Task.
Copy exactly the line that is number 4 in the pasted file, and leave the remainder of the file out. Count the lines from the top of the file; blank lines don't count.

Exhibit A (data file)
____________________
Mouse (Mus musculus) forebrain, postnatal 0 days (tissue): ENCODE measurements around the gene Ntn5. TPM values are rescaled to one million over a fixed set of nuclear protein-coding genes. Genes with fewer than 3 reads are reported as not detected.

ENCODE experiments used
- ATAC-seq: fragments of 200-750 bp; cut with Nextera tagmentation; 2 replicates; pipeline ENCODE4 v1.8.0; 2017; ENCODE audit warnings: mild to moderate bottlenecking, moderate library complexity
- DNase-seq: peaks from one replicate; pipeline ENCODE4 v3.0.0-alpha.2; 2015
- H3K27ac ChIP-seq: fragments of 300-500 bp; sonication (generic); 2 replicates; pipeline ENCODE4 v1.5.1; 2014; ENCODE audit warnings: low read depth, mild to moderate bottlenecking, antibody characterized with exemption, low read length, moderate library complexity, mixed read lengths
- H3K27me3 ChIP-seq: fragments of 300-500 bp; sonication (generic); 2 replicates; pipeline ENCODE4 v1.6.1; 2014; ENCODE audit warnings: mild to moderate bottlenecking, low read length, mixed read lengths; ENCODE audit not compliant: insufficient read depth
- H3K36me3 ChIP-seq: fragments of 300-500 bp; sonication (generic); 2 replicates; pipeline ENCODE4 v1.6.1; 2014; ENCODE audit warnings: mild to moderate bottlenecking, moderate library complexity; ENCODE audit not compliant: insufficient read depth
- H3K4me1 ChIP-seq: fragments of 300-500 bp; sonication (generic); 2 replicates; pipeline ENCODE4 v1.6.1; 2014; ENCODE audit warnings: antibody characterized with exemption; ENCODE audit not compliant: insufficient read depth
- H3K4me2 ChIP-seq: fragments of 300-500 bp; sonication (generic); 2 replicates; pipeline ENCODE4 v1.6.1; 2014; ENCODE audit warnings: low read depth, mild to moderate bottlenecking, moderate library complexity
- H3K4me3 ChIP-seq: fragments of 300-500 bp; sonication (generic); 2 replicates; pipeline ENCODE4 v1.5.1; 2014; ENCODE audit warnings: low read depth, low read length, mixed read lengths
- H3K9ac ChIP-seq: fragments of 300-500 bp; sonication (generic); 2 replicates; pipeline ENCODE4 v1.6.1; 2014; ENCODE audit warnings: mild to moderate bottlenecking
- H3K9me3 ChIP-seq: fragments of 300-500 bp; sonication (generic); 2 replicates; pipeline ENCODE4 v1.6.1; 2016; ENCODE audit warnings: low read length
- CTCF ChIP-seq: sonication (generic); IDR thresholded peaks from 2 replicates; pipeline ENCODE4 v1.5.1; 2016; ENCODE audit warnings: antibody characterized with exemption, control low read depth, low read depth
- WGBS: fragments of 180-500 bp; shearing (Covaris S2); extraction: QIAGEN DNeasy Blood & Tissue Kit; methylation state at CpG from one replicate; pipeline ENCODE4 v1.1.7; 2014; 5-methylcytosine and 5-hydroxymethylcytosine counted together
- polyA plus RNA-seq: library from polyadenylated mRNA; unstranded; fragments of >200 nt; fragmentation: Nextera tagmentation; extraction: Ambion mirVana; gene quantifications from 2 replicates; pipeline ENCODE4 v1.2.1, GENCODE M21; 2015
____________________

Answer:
- DNase-seq: peaks from one replicate; pipeline ENCODE4 v3.0.0-alpha.2; 2015